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Alessandro

C++: alternative to std::find

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I need to search into a std::vector<int>, with a size of about 20000. The search needs to be done in opengl-application main loop, and it's extremely slow.
This is my code:


std::vector<int> folliclesArray;

for (int i=0; i<LIMIT; i++)
{
iter = std::find(folliclesArray.begin(), folliclesArray.end(), i);
if (iter!=folliclesArray.end()) dosomething();
}


Please tell me there are alternatives to to this search faster. I've read that std::map would allow to improve perfomances, but didn't understand how to implement that.
Or, would a simple dynamic array be faster than a std::vector ?

Thanks

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Do you know anything about the contents of the array? Is it sorted? std::vector and a manually managed dynamic array will have almost the same performance in release mode. There may be additional overhead in a debug build, but that overhead is generally due to checks that are appropriate for debug execution.

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Hi SiCrane, yes the vector content is sorted. I modified the OP code so that maybe it's more understandable what I'm trying to do.

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Generally speaking, it's ill-advised to do any searches or in some cases sorts in a realtime application (such as a opengl application where you have a desired framerate)

When you hit an array or vector of that size, it will simply take to long to iterate through it every loop to do a search.

So i would suspect you have a design issue rather than looking for a programming solution via alternative method.

Some of the things you need to look at when iterating through alot of elements:

1) how often does this vector change size or sorted (gets re-indexed)?
2) Can you find what you are looking for once, then keep track of that element's index (inserts or deletes after the index are irrelevant, it's only changes < the index)? aka caching the results...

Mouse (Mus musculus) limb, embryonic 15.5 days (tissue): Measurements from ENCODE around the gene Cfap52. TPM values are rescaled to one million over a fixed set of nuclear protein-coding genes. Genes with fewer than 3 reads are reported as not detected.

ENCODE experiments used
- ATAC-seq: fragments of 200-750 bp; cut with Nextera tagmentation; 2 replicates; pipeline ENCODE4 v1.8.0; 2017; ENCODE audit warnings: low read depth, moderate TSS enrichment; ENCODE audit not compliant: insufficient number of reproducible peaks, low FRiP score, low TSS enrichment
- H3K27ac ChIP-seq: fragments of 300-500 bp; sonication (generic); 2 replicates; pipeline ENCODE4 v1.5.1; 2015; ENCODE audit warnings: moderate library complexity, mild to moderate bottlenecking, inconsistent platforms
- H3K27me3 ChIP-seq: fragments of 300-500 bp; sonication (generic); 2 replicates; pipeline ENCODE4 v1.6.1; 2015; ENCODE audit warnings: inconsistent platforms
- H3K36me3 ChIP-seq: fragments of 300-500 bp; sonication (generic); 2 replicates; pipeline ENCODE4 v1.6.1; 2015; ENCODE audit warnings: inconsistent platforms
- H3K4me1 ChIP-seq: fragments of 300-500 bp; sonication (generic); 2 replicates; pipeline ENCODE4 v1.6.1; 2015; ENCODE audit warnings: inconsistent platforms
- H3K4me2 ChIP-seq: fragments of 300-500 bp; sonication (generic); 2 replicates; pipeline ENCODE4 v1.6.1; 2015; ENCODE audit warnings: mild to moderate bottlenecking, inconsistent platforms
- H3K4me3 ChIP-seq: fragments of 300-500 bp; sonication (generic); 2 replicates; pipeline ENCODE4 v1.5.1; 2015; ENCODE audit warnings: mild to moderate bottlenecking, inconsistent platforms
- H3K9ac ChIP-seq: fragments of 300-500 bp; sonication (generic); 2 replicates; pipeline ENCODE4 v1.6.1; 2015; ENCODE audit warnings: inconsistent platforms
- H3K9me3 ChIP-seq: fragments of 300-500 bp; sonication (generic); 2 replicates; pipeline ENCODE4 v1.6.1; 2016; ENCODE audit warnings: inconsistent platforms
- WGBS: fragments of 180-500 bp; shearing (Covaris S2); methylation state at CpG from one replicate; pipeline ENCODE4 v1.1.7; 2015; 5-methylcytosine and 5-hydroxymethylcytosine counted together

3) do you have to search and iterate every single loop? would every other loop suffice?
4) since your vector is sorted a binary search will be as fast as a map.

I like to deal with vectors almost exclusively and I do everything in my power to reduce the amount of searches and sorts that I possibly can.

Here is a small sample code that might assist you (this is not my code):


int value_to_find;
vector<int> cont; // main container
map<int, size_t> contPos; // position cache
// first see if the value is in cache
map<int, size_t>::const_iterator foundCache = contPos.find(value_to_find);
if (foundCache != contPos.end()) {
do_this();
}
// not in cache, now do brute force search
vector<int>::const_iterator found = cont.find(value_to_find);
if (found != cont.end()) {
// cache the value with its position
contPos[value_to_find] = found - cont.begin();
do_this();
} else { // in neither
do_that();
}

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In this case, it'd probably just be easiest, instead of searching from the beginning each time, set iter to begin() once, and search from iter to end. If your vector is already sorted, this would prevent you from searching the whole thing every single time. Probably use std::lower_bound for search instead as well.

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It's also worth ensuring that you have the debugging features of your C++ library disabled. For Visual C++, set _SECURE_SCL=0 and ensure _HAS_ITERATOR_DEBUGGING isn't defined.

Edited to add: there might be a way of avoiding the search entirely. How do you know which values to search for? Can you rearrange your algorithm to know about indices in to the vector/array, rather than values that must be found?

Alternatively, do the ints in the vector have a high degree of contiguity? If so, you could perhaps reduce the number of elements (and therefore work needed to perform a search) by storing ranges? e.g.


struct range
{
int first;
int last;
};

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[font=courier new,courier,monospace]std::[/font][color=#000000]

[font=courier new,courier,monospace]binary_search[/font] ?

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Does "dosomething" modify the container? Is there a reason you are doing the same lookup LIMIT times? There might be a higher level change you can make, if you were to give us more information.

Is there any patterns you can take advantage of in your follicles vector? As edd[sup]2[/sup] shows, if it consists of contiguous chunks you could model it as ranges. If it has lots of duplication, then some kind of run length encoding storing (value, count) might be more efficient.

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